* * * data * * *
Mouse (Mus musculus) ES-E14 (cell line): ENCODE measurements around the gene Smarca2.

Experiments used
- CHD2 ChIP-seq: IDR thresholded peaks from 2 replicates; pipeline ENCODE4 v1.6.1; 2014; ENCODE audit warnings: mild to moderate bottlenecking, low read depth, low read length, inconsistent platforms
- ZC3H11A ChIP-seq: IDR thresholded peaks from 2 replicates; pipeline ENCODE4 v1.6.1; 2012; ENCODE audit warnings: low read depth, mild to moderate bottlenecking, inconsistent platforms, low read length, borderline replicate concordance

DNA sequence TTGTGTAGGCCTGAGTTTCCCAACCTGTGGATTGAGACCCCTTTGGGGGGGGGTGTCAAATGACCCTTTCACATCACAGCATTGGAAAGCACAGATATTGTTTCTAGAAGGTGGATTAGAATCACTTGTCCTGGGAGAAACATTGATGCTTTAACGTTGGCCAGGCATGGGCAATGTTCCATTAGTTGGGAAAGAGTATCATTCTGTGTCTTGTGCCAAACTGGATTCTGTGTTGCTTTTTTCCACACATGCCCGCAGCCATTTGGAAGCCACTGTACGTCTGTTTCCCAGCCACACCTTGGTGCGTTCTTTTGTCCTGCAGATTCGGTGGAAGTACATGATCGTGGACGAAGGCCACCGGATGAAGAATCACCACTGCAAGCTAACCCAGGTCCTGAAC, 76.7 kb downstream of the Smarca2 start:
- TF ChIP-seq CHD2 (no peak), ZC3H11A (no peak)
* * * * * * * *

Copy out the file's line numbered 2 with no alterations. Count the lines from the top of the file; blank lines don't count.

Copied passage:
Experiments used